We should probably expect to see a lot more of this.
Livin' on a Prayer
As America's upcoming election cycle continues to take shape, one thing's for sure: fans of former president and current presidential candidate Donald Trump love themselves some image generators, and they're not afraid to use 'em. Trump, in fact, isn't afraid to hit the share button on AI-generated fan art of himself, either.
Amid the Trump-stirred frenzy surrounding the former president's allegedly-imminent arrest, number 45 himself decided yesterday morning to take to his social media platform, Truth Social, to post a fairly lifelike — but almost certainly AI-generated — image of himself taking a knee beneath a ray of heavenly light to pray, presumably for himself to not be arrested.
The fake image, as Forbes reports, has been circulating on pro-Trump social media since at least the weekend, when similarly AI-generated images depicting Trump being arrested also began circulating in the same digital circles. Naturally.
— Matt Novak (@paleofuture) March 23, 2023
While the rendering in question is pretty lifelike, there are a few dead giveaways that it's very likely AI-made.
Zoom in on the hands, and you'll notice that some of the fingers are curiously mushed together, with the former prez's right pinky looking especially, uh, nonexistent. Trump's right knee is also directly behind his back knee, and not off to the side. (Don't know about you, but we've never met a 76-year-old with that level of hip mobility.)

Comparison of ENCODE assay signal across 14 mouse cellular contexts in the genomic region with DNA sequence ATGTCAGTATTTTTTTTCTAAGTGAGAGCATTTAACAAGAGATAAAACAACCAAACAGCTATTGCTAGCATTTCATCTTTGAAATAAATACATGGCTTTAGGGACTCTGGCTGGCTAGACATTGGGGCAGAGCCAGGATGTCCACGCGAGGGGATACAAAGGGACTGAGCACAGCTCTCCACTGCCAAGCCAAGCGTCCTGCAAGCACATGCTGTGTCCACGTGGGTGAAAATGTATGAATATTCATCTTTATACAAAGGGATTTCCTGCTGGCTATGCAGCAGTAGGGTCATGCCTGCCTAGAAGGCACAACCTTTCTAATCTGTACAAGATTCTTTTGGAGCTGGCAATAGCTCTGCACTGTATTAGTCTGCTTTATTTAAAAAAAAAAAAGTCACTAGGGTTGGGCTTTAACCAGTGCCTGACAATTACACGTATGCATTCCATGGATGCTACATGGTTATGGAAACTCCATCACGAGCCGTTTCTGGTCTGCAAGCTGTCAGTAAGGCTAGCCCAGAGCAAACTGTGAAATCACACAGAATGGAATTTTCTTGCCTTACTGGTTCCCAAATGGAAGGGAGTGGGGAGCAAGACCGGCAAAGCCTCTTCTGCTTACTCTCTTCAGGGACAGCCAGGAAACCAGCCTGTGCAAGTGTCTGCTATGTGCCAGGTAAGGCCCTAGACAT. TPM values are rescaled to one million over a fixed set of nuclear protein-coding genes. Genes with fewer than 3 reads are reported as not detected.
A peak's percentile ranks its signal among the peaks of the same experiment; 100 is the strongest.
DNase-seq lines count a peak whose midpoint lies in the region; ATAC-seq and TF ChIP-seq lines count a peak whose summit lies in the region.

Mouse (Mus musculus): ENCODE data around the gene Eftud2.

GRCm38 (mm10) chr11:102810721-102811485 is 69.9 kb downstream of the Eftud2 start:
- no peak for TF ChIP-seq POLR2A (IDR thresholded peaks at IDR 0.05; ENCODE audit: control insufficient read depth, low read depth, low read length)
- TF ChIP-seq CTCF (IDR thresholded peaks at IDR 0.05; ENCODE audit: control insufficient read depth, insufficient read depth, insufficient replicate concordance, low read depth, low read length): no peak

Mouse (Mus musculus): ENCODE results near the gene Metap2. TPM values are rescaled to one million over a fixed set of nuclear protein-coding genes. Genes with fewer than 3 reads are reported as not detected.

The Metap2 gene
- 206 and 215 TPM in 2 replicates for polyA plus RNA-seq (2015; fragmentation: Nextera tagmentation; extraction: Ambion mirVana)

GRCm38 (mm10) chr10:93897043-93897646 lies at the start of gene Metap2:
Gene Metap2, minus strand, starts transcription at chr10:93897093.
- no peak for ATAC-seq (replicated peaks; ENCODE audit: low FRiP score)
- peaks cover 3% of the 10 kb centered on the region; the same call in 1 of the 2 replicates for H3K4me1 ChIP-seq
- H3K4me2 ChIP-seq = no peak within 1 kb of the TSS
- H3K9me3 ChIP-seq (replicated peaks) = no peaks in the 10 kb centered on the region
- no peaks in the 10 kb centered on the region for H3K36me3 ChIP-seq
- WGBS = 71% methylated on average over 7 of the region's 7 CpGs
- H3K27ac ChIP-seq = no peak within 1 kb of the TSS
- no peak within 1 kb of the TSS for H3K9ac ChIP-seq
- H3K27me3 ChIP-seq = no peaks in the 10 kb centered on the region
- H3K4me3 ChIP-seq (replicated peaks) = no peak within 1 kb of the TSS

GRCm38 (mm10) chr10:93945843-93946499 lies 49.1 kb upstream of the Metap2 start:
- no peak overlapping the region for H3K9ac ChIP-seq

And lastly, there are some other "people" in the background of the image, but all of them look decidedly disinterested in the former POTUS. They're all either looking at their phones or looking away, and we can't imagine that if any president, in the middle of any room, took a knee to pray in a ray of golden, glowing Jesus light, everyone would probably pay at least a bit of attention. Or at least snap a selfie with such a choice backdrop.
Onward, We Guess
Giveaways aside, though, the "photo" is still impressive, and a lot of people, particulary older and less technologically savvy folks, might not be able to tell the difference.
Of course, fan art has always existed, and fans can technically make and share whatever they want. But this specific — and quite new, at least in terms of ease and accessibility — type of hyperrealistic and easily-generated AI imagery sits dangerously on the line between fan art and misinformation, especially considering that the former president in question shared the hype-y photo while actively contributing to a swell of fury and excitement over something that hasn't even happened. And, of course, without marking the image as bot-generated.
Welp. Cheers to 2024.
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